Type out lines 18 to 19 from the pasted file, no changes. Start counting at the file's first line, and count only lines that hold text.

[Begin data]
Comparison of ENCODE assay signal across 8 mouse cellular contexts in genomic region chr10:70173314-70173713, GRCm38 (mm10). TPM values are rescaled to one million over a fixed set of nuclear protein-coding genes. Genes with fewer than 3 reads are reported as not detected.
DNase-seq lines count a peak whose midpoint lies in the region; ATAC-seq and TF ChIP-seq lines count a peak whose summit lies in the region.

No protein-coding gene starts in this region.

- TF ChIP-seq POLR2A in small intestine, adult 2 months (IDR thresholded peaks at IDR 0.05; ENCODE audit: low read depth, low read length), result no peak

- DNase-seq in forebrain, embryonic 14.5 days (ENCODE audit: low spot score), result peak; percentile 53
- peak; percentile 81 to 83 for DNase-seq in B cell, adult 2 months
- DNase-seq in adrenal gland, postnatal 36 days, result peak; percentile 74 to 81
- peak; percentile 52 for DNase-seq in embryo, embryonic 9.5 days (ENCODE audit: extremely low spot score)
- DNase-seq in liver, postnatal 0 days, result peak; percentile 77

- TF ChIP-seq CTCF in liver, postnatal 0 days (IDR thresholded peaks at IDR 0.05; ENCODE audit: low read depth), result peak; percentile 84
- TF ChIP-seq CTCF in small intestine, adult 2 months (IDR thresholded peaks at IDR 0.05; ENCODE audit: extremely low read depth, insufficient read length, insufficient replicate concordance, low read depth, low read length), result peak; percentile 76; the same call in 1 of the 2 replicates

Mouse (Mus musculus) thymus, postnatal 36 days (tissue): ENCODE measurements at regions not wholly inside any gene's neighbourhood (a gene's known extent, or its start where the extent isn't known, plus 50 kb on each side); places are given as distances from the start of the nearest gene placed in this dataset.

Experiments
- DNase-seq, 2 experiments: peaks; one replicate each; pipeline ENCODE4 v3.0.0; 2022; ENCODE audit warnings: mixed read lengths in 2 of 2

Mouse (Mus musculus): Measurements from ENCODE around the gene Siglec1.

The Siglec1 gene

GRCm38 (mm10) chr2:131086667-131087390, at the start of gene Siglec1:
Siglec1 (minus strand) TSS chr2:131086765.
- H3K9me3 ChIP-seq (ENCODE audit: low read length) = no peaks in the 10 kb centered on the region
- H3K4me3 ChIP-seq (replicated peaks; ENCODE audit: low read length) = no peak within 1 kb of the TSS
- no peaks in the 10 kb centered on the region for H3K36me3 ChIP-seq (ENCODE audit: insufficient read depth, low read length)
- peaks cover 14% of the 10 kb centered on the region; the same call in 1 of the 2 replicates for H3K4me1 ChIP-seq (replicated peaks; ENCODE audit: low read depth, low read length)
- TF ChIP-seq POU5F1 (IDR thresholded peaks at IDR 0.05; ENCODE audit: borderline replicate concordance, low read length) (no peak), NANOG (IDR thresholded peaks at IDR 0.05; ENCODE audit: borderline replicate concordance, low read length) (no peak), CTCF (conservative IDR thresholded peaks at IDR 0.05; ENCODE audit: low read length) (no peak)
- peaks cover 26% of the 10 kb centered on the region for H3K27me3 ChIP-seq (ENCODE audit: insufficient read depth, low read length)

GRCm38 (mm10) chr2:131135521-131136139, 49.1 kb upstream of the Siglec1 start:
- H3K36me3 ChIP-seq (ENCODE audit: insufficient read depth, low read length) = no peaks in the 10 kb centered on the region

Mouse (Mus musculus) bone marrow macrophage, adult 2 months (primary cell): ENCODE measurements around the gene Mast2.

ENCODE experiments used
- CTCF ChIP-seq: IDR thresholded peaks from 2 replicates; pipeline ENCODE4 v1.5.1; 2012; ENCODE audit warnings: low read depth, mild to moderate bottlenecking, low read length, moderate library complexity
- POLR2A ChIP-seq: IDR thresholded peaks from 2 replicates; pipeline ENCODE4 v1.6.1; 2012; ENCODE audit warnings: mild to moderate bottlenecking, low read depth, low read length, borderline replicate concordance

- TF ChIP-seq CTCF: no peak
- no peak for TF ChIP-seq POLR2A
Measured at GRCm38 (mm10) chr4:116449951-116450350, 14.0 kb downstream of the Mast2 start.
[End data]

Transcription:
Siglec1 (minus strand) TSS chr2:131086765.
- H3K9me3 ChIP-seq (ENCODE audit: low read length) = no peaks in the 10 kb centered on the region